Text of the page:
At the height of the Coronavirus pandemic, governments were desperate to rescue their nation from the depths of economic hell. Politicians grabbed a hammer and smashed the piggy bank into tiny pieces. But they found nothing except yarn and a button, seemingly because the rainy-day fund, collected when the sun was shining, had been plundered for extravagances and the cause du jour that mattered more than keeping the public purse solvent.
Since the Great Recession, governments worldwide have spent themselves into oblivion, damning the torpedoes full speed ahead to resuscitate the economy. With the coronacrisis blowing up the red ink-filled balance sheet, politicians’ pockets are empty, and they have resorted to deficit-financed spending to cushion the blow. This should serve as a lesson for leaders to keep their swampy hands off the rainy-day fund when it is sunshine and lollipops.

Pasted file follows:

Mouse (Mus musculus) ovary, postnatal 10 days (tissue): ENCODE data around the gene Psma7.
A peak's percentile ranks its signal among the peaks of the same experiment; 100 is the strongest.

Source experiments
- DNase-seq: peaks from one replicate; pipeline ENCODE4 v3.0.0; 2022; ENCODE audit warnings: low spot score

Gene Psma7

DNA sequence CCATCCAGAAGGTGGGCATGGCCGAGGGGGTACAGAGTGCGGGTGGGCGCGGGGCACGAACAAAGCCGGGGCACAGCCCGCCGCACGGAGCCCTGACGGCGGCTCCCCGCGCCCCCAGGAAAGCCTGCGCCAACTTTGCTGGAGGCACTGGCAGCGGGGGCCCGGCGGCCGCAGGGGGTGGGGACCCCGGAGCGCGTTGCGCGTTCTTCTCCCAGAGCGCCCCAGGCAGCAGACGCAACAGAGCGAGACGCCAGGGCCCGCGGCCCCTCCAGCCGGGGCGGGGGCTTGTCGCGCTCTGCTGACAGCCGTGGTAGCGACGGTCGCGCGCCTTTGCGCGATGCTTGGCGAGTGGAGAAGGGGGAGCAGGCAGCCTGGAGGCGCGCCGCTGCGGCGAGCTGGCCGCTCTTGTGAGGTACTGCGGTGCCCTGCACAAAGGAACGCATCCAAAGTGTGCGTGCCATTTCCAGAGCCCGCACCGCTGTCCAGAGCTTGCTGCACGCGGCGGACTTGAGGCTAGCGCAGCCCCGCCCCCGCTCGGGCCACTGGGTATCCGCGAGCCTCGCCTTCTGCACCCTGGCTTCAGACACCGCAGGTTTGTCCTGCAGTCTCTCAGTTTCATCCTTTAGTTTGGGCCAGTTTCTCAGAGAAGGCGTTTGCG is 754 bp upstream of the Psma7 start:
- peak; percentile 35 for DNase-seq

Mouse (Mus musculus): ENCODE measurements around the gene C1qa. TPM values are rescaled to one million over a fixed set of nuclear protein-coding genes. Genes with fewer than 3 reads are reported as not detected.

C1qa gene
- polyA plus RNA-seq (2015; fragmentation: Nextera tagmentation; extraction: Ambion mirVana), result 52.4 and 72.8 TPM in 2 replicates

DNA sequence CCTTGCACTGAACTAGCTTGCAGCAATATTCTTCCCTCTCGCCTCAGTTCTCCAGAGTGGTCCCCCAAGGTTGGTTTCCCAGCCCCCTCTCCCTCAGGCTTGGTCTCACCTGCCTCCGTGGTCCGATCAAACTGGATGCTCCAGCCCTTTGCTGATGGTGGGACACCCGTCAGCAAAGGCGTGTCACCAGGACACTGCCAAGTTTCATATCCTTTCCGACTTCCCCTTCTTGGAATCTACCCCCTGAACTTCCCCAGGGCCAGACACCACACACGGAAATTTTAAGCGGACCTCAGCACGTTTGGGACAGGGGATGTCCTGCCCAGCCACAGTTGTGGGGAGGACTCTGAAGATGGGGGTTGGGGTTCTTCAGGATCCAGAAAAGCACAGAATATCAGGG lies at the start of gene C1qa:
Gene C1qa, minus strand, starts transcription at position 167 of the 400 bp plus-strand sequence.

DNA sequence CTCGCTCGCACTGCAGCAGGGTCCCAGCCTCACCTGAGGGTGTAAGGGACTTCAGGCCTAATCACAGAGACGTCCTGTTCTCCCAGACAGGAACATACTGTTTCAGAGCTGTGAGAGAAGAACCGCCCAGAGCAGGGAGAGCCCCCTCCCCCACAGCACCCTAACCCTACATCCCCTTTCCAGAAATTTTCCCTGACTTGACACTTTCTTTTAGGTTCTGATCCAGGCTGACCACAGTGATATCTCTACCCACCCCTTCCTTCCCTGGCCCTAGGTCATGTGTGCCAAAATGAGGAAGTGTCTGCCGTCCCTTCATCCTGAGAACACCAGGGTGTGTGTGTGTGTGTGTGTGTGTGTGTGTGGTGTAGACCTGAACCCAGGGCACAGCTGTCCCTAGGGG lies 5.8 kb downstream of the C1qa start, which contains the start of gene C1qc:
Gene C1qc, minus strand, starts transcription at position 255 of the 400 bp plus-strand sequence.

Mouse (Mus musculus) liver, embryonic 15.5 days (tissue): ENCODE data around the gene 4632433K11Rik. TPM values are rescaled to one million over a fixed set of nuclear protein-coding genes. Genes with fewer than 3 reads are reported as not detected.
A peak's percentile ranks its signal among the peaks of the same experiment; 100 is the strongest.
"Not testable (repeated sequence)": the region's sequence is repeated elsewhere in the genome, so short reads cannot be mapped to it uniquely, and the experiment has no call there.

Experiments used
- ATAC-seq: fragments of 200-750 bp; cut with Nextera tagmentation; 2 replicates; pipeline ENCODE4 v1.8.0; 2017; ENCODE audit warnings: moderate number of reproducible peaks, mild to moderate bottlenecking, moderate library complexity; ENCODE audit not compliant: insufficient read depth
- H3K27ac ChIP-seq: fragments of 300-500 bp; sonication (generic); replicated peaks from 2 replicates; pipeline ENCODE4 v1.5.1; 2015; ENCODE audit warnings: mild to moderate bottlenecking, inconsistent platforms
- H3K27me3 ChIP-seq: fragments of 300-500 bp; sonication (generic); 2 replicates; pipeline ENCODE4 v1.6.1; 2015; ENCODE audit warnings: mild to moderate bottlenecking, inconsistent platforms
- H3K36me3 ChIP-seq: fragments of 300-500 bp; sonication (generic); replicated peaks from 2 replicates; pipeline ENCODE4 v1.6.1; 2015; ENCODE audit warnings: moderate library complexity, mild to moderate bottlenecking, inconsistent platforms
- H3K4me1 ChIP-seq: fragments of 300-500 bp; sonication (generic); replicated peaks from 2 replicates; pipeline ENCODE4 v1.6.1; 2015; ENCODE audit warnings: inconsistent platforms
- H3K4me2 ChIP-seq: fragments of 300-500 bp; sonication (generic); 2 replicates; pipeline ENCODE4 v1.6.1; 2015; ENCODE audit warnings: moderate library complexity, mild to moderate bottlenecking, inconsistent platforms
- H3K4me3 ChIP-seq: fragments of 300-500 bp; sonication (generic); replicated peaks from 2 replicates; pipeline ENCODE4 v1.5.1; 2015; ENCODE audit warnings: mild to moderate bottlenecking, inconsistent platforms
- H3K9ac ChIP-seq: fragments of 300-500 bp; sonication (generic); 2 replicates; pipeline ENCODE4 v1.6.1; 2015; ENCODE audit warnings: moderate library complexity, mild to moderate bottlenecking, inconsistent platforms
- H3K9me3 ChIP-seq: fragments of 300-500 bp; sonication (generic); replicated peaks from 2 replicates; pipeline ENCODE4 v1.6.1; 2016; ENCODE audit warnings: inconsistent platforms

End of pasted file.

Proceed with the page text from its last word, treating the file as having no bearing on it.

Ain’t No Sunshine
According to the Treasury Department, the U.S. budget deficit stands at $1.99 trillion so far in fiscal year 2020. This is a 267% increase from the same time a year ago. The substantial bump is due primarily to a record $684 billion in June, the sharpest month-to-month boost since April, when it surged $738 billion. The federal gap is poised to hit nearly $4 trillion, and this is without the administration's plans to introduce another stimulus package worth $1 trillion to $3 trillion.
Most of the red ink has been spilled into the Paycheck Protection Program and unemployment ...